I could relate to that. Childhood was the greatest era. I was free to dream, to do things I wanted. As I grew up, I would think twice before I did things. Heck, even I would think twice before I dreamed. Between those fears and suppression and paranoia the society gave to me, it was hard to dream. Whenever I tried to dream, all of those worries, all of those impossibilities were hitting me.
Everyone seems to have a clear idea of how other people should lead their lives, but none about his or her own.
For me, it’s important to not listen to the toxicity of the society anymore. It has all the weapon in its arsenal capable of burying my Personal Legend. Just as Melchizedek said:
In the long run, what people think about shepherds and bakers becomes more important for them than their own Personal Legend.
That’s the abyss that I’m so determined to avoid. Avoiding that is by no means a trivial thing, a lot of people fail on that, and I could too, if I don’t keep my determination with me all the time. Many will be content to just live, no, exist comfortably without discovering their Personal Legend, let alone realizing it.
Rereading The Alchemist, I also found a note by Paulo Coelho about Personal Legend. You could read it here: http://paulocoelhoblog.com/2009/06/22/workshop-the-alchemist/.
He said this:
Whenever we do something that fills us with enthusiasm, we are following our legend. However, we don’t all have the courage to confront our own dream.
He argued that there are four obstacles that could hinder it. I’ll summarize it here, but I strongly urge you to read that full note above. I’ll thank you with all my heart if you do that, because I want everyone to discover, confront, and realize their personal legend.
- The toxicity of the society. We grew up with fear, guilt, and prejudice casted by the society.
- Love. We’re afraid of hurting people that dear to us because we think we abandon them when we’re pursuing our Personal Legend.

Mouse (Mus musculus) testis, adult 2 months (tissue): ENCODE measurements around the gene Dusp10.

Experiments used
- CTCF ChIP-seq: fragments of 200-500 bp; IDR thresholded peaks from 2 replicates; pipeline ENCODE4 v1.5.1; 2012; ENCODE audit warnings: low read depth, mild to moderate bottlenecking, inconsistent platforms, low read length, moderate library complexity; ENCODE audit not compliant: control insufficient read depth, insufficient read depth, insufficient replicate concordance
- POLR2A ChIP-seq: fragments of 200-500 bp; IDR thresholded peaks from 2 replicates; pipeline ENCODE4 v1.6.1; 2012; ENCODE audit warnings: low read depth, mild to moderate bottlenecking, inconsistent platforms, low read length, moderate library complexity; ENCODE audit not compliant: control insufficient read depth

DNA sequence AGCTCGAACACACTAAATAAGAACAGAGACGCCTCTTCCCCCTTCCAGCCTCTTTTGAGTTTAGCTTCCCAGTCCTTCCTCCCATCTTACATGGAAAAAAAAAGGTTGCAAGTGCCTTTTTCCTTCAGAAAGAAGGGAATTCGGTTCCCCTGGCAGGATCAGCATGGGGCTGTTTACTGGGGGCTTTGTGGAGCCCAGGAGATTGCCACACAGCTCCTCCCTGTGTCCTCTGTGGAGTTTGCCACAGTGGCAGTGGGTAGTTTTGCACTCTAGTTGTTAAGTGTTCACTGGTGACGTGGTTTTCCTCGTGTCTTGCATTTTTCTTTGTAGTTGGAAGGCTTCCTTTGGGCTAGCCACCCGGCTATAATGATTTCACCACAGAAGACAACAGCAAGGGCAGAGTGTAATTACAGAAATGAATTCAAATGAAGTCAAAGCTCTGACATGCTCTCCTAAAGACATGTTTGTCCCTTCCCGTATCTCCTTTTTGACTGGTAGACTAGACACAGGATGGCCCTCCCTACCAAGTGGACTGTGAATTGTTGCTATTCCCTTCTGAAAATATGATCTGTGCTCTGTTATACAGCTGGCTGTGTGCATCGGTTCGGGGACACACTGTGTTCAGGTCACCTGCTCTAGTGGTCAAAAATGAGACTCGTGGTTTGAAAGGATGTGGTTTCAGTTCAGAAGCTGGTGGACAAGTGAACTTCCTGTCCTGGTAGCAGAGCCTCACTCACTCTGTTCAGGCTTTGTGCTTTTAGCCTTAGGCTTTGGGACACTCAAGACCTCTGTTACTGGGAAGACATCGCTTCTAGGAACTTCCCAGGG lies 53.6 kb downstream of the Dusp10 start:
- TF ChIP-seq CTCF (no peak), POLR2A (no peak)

- Fear of the defeats. We’re afraid of failures.
- The fear of realizing our dreams. We thought that we’re not worthy to achieve our Personal Legend. Impostor Syndrome is part of this.
I found that all of the obstacles are real and relateable to my life. Those hit home really hard when I first read the note, and it still does.
I’m grateful to my past self to pick this book and reread it. Best decision I made this week.
I’m more determined than ever to realize my Personal Legend. These past several weeks, I had overcame some of those obstacles, and actually made a step toward my Personal Legend.
I’ve made a crucial decision.
I understand this merely just the start of my journey of realizing my Personal Legend. Things won’t be as easy as just being a “baker”. But I won’t falter, and keep my determination burning.
As The Alchemist said:
You will never be able to escape from your heart. So it's better to listen to what it has to say.
It’s better to suffer because we’re pursuing our Personal Legend, rather than suffer because we’re ignoring our heart and the calling of our Personal Legend.
And that suffering is called regret.
There is only one thing that makes a dream impossible to achieve: the fear of failure.
The secret of life, though, is to fall seven times and to get up eight times.